Creativity is the Most Important Part of a Strategist’s Job

18 October 2016

LBB Editorial 18 Oct 2016

Marco Hackmann, the only planner in the room at Creative LIAisons, tells Laurissa Levy why it’s been so useful to learn from the world’s top creatives

Last week we were immersed in the London International Awards’ Creative LIAisons event. The watchword being ‘creative’. But in among the 85 young creatives was one lone junior strategist – and he got just as much (if not more) insight from the experience. After all, the most powerful advertising work happens when creatives and planners can bounce off one another. When Photoshop and FinalCut Pro meets Power Point and Excel. Marco Hackman from Grabarz & Partner Werbeagentur looks back on the week and tells us about the power of ‘participative creativity’.

“Strategists have to inspire the creative. This is the most important part of a strategist’s job. We have to create the right brief that inspires the creative.”

After talking with various creatives from around the world last week at the London International Awards’ Creative LIAisons event in Las Vegas, this was the main take-away for Marco.

He went on to say how important the Creative LIAisons program is for strategists – and that he felt it very important that more strategists from around the world attend this program. “We are the people who write the brief for clients and award ideas. It is important for us to find the right and relevant insights. Sitting in the jury rooms during statue deliberations, we learned a lot of what the jury finds in these insights and what insights they want to see or hear.”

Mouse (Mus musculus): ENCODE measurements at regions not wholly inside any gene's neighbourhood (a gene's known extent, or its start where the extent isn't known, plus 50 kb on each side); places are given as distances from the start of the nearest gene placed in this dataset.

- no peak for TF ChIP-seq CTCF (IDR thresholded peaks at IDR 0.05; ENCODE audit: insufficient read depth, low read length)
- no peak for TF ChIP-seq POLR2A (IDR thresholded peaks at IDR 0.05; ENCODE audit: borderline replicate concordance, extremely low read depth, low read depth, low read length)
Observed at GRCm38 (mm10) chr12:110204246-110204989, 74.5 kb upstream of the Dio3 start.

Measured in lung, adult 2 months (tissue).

More and more strategists take part in the creative process in agency daily life and – crucially - more clients want to hear that they take part in the process. On top of that, Marco believes that strategists would like to work with the creatives more often.

For example, in Marco’s agency Grabarz & Partner Werbeagentur GmbH, a strategist, copywriter and art director often go into brainstorming sessions together – sessions they call ‘The Think Tank’. “These Think Tank sessions are very effective – and are more integrative,” he says. He describes connecting the various agency disciplines together in this way as ‘participative creativity’. It’s an approach to creativity that is becoming increasingly important. 

Moreover, at Marco’s agency, junior strategists can and often present to the client in the pitch stage, so listening to the talks at Creative LIAisons has been extremely beneficial since speakers like Doerte Spengler-Ahrens talked about delivering a winning pitch and the InnerVation Lab workshop put “presenting to clients” into practice.

Looking back at his personal highlights of the week, Marco recalls Ted Royer, CCO Droga5, saying that creative and strategy are not two separate entities – and that they should not operate siloed away from each other.

Marco noted that while creatives are able to go deeper after gaining perspectives from strategists, the same can be said of strategists learning from creatives. He says, “Strategists create charts and research and the creatives go for the headlines and print. This Think Tank idea also feeds into the co-create theme, which was a part of the InnerVation workshop at Creative LIAisons.”